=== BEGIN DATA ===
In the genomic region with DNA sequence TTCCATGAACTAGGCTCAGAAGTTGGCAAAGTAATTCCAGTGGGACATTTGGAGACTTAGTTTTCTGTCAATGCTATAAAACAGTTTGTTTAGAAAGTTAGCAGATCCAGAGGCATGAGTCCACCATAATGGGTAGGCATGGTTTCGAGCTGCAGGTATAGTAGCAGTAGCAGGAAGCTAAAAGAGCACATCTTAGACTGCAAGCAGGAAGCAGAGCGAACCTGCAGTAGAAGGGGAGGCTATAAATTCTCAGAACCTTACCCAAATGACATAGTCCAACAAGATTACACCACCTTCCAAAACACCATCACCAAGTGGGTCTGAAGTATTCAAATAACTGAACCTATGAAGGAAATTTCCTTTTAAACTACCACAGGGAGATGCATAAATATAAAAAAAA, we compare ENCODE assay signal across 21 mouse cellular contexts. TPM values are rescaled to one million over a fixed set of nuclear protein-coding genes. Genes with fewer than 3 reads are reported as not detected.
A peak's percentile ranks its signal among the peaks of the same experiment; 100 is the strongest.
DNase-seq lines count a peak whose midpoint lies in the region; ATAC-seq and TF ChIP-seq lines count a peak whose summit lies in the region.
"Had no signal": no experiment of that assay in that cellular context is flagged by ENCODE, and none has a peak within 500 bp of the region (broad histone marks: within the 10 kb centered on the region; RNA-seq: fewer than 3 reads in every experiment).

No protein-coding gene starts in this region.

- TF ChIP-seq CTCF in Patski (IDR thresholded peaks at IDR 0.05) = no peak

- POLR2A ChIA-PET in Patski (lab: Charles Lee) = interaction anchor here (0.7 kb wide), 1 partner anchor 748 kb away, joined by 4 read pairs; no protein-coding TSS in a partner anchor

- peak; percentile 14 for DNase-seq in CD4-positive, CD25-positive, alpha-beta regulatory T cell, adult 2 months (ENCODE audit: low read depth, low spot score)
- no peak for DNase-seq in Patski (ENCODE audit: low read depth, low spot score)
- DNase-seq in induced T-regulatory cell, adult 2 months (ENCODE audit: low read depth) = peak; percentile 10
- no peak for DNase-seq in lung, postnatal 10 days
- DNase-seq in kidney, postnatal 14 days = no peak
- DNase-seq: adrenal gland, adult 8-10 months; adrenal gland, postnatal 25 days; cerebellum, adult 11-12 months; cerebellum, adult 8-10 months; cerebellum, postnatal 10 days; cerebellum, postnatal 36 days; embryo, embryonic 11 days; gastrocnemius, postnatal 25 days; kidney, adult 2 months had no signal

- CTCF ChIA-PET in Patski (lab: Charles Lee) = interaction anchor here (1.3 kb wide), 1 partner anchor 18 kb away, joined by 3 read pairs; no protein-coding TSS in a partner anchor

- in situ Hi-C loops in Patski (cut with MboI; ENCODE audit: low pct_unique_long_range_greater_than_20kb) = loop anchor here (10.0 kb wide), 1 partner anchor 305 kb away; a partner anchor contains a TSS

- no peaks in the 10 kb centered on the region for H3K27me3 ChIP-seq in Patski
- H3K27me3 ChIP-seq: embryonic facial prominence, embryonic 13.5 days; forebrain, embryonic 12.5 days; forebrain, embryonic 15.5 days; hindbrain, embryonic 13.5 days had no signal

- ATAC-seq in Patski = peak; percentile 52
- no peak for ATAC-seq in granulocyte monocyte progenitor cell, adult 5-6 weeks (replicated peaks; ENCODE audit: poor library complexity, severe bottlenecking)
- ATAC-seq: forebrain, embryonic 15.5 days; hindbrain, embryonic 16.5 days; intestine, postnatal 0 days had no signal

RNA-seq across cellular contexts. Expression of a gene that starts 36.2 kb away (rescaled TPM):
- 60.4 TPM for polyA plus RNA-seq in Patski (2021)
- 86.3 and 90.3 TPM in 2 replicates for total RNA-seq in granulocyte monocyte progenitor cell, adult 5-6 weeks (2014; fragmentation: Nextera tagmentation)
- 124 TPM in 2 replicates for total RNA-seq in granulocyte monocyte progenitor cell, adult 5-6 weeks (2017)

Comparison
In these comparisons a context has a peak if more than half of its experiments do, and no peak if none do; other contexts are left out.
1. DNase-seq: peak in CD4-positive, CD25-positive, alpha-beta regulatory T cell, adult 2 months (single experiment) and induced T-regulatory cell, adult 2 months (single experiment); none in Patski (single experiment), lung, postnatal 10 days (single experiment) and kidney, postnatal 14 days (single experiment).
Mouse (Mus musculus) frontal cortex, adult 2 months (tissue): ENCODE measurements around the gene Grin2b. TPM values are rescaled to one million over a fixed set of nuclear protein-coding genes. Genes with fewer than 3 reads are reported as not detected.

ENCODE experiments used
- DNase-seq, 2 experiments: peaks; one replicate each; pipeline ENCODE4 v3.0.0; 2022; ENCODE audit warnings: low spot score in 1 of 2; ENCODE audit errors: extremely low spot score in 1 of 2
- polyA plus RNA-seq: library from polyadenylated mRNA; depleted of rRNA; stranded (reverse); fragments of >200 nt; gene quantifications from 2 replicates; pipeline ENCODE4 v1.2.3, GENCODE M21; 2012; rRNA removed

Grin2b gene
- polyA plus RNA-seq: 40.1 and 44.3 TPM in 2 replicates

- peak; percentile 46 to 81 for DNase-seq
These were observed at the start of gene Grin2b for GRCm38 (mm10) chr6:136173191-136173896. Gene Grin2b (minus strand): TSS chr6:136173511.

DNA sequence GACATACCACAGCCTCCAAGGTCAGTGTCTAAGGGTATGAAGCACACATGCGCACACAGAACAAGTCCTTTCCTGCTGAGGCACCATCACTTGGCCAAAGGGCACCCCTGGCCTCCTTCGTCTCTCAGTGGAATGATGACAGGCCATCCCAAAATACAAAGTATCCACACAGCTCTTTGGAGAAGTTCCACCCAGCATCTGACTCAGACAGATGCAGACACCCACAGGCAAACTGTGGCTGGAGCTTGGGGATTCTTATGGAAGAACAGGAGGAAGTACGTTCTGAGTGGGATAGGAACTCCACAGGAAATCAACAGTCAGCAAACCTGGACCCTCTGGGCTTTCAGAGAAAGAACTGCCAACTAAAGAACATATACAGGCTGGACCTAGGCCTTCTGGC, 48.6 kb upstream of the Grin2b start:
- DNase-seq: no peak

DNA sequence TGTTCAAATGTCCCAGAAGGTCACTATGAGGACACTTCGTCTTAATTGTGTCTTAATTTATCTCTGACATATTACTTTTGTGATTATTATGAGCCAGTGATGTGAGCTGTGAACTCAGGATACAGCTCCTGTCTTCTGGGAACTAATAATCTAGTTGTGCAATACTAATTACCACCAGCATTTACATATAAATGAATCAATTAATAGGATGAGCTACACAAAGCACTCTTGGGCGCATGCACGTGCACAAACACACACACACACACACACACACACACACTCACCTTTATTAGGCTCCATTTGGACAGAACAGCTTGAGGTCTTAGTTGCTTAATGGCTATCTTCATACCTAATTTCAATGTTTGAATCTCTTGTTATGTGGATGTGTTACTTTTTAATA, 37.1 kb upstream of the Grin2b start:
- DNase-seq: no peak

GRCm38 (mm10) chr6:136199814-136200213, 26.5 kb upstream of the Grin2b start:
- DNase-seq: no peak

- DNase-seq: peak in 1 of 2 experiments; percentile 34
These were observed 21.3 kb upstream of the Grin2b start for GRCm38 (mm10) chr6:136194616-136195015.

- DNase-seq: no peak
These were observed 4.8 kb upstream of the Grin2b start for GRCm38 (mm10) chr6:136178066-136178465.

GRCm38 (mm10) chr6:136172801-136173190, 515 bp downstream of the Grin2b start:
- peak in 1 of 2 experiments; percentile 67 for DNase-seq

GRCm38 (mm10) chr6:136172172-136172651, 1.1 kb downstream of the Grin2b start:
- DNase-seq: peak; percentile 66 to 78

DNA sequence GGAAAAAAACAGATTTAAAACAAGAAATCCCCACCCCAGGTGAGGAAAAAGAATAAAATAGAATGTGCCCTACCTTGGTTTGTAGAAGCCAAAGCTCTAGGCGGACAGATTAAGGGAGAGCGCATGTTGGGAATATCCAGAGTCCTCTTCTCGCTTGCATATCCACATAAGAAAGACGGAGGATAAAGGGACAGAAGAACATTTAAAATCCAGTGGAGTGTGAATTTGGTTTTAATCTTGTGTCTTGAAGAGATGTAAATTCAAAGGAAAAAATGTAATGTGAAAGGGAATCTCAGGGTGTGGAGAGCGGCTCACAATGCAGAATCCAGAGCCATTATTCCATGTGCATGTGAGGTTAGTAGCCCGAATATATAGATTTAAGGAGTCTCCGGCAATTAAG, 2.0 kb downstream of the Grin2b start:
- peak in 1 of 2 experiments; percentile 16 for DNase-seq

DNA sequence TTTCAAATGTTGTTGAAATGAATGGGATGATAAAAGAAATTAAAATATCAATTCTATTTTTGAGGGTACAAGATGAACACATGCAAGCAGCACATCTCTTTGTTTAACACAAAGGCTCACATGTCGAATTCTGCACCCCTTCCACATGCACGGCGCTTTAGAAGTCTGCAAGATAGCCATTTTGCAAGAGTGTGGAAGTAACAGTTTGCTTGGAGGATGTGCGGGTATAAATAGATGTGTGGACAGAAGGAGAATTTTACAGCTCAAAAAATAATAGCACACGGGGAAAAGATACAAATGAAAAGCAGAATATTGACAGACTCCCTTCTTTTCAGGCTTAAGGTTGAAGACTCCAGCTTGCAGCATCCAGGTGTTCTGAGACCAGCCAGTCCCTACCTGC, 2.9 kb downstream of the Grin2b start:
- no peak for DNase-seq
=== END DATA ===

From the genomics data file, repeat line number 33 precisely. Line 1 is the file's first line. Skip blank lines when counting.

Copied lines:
- polyA plus RNA-seq: 40.1 and 44.3 TPM in 2 replicates